The 36-year-old Anaheim Ducks forward is in the hunt for the Stanley Cup and feels good about his chances of hoisting the trophy for the first time in his 14-year NHL career.
“You enjoy every day,” a grinning Selanne said before the Ducks faced the Vancouver Canucks in Game 4 of their Western Conference semifinal series. “That’s the key.
“You know there are not so many opportunities left. That’s why you enjoy it. You try to take advantage of every day.”
Nicknamed the Finnish Flash for his speed, Selanne has played 1,041 regular-season games without winning the Cup. Vancouver’s Trevor Linden, with 1,323 games, is the only active player who has laboured longer without winning an NHL title.
“For sure this is the best team I’ve ever been with,” said Selanne, who also has played for the Winnipeg Jets, San Jose and Colorado. “It’s exciting but there’s a lot of hard work ahead.”
Selanne’s face took on the appearance of a Halloween mask courtesy of an accidental high-stick from teammate Chris Pronger in Friday night’s game. He chuckled when asked how much worse he could look if the Ducks advance to the final.
“Oh God,” Selanne said rolling his eyes. “Hopefully it can’t get worse than this. It’s the playoffs and you still enjoy it.”
Hockey is fun again for Selanne. He’s coming off a regular season where he scored 48 goals and 94 points in 82 games. Those are his best numbers since 1998-99 when he had 47 goals and 107 points during his first stint with the Ducks.
It’s hard to believe that just three seasons ago it looked like his career was over.
He spent 2003-04 with Colorado playing on a badly injured knee. He still managed 16 goals and 32 points, his fewest as a professional, but the Avs were eliminated from the first round of the playoffs by Minnesota.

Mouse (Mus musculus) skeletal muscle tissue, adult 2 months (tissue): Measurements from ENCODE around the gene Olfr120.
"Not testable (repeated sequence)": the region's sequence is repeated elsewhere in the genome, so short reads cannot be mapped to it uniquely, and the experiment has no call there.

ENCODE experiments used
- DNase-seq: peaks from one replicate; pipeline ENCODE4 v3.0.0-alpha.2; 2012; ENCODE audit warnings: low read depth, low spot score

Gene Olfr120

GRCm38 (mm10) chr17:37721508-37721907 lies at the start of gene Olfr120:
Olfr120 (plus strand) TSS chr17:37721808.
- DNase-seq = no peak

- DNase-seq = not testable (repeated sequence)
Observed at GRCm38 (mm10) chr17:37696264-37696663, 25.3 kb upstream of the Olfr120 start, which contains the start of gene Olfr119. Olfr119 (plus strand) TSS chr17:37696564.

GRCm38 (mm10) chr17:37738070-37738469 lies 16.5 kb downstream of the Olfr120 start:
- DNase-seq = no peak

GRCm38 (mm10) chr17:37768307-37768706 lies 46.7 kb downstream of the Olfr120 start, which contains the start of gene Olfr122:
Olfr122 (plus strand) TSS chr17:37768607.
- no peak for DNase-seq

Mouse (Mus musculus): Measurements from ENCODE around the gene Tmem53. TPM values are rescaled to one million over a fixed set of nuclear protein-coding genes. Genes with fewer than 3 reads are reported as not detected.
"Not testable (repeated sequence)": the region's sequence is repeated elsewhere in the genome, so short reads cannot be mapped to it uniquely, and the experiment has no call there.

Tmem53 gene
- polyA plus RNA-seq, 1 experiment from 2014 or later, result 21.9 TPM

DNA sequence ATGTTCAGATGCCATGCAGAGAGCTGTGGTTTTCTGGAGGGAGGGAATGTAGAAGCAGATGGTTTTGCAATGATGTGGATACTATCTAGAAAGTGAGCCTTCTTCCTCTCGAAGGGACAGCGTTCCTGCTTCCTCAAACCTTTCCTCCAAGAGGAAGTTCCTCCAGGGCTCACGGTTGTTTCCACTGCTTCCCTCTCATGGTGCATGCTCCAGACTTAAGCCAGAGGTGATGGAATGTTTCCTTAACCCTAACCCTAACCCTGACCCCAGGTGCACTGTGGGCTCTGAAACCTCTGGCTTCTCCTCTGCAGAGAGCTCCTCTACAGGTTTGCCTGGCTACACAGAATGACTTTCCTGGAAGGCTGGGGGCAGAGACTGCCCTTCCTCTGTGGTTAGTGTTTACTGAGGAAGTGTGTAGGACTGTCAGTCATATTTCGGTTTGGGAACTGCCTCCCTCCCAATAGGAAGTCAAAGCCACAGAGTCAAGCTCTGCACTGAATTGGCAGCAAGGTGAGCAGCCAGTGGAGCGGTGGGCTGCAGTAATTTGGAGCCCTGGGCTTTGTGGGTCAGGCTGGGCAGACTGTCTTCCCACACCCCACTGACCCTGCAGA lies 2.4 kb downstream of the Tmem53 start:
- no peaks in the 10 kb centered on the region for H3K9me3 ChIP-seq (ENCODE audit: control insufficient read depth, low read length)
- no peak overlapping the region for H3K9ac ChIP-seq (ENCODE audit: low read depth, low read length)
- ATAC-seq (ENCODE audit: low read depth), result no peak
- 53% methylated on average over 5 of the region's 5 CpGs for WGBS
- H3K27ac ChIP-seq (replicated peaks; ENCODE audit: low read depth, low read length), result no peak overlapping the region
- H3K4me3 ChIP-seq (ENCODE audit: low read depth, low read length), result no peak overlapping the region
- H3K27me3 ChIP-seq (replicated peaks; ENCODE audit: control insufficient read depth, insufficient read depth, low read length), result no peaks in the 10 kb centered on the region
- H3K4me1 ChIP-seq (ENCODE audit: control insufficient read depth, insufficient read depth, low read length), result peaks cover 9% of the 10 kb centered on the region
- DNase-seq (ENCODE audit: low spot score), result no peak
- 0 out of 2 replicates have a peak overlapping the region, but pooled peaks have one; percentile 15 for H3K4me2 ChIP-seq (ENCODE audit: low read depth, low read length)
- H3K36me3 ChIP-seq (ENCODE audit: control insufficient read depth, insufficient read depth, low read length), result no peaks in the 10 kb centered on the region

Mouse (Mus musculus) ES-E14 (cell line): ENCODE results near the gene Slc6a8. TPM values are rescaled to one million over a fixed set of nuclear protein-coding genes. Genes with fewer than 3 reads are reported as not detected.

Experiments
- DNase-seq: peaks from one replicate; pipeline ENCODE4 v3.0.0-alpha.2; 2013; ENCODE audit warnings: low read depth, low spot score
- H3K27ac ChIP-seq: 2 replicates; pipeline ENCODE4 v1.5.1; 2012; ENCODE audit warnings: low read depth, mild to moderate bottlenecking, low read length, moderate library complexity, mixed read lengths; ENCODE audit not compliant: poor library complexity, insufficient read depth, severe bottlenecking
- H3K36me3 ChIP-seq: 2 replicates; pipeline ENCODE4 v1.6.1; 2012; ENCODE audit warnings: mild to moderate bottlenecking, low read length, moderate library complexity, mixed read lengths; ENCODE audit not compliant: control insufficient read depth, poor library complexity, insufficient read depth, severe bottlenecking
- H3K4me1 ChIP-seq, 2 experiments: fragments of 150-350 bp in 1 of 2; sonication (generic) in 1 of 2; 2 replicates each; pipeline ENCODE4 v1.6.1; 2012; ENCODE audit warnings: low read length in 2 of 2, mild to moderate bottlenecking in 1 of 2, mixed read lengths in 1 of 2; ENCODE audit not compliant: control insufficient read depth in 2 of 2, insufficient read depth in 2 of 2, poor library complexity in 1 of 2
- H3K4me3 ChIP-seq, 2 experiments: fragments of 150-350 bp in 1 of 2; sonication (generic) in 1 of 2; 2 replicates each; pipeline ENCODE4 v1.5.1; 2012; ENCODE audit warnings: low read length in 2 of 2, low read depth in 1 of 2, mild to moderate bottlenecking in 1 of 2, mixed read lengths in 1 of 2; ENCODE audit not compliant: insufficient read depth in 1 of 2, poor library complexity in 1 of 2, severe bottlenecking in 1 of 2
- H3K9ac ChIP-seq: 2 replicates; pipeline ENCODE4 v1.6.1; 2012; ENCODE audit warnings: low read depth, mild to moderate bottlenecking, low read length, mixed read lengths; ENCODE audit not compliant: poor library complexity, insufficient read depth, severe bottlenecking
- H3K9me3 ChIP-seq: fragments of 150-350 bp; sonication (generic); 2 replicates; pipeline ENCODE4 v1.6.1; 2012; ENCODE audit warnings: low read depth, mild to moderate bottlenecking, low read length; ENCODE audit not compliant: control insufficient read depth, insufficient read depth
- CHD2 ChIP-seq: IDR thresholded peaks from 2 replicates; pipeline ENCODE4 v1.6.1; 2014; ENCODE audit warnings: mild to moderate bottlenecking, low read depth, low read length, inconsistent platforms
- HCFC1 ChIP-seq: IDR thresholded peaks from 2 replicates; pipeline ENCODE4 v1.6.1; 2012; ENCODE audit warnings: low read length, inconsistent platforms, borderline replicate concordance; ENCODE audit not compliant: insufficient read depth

At the end of the year Selanne had his knee rebuilt, but even he wasn’t sure if he’d play hockey again.
“When I went into surgery I thought there’s no way I was going to come back if I don’t feel as good as I felt my first 10 years,” he said. “It was a long process.
“Six or seven months after that, I was still concerned. Hard work and patience paid off. It was an unbelievable feeling to realize it’s there again.”
The year after the lockout, new Ducks general manager Brian Burke decided Selanne was worth the gamble and signed him to US$1-million, one-year contract. The 1993 rookie of the year responded with 40 goals in the regular season, then led the Ducks with 14 points in 16 playoff games before being eliminated in the conference finals by Edmonton.
Over the summer Selanne signed a one-year deal worth US$3.75-million.
“We felt as a team, and myself, the mission is not completed,” said Selanne. “There are so many good things going around and such a great run last year.
“Adding Pronger in the off-season, it made everyone so much more excited. It’s been a fun two years so far.”
Selanne says young Ducks players like Corey Perry, 21, Dustin Penner, 24, and Ryan Getzlaff, 21, remind him of what he felt like when the Jets took him 10th overall in the 1988 draft.
“If you hang around with younger people it makes you feel young too,” he said. “Following these youngsters the last couple of years, it’s exciting.
“It’s fun to see how they get better and things change. It’s a great process.”
Selanne hasn’t thought about next year. Whether the Ducks win the Stanley Cup could influence his decision.
“It’s going to play a role,” he said. “Even last year I made the rule don’t even start thinking about it (retiring) during the season. There is always highs and lows. After the season it’s time to take some time off and re-evaluate.”
What could ultimately sway Selanne’s decision is if he’s still having fun.
“That’s the bottom line,” he said. “If you can’t feel happy, if you’re not smiling, it’s a tough job to be in.
“For me, it means you have passion and fun. That’s what this game is all about.”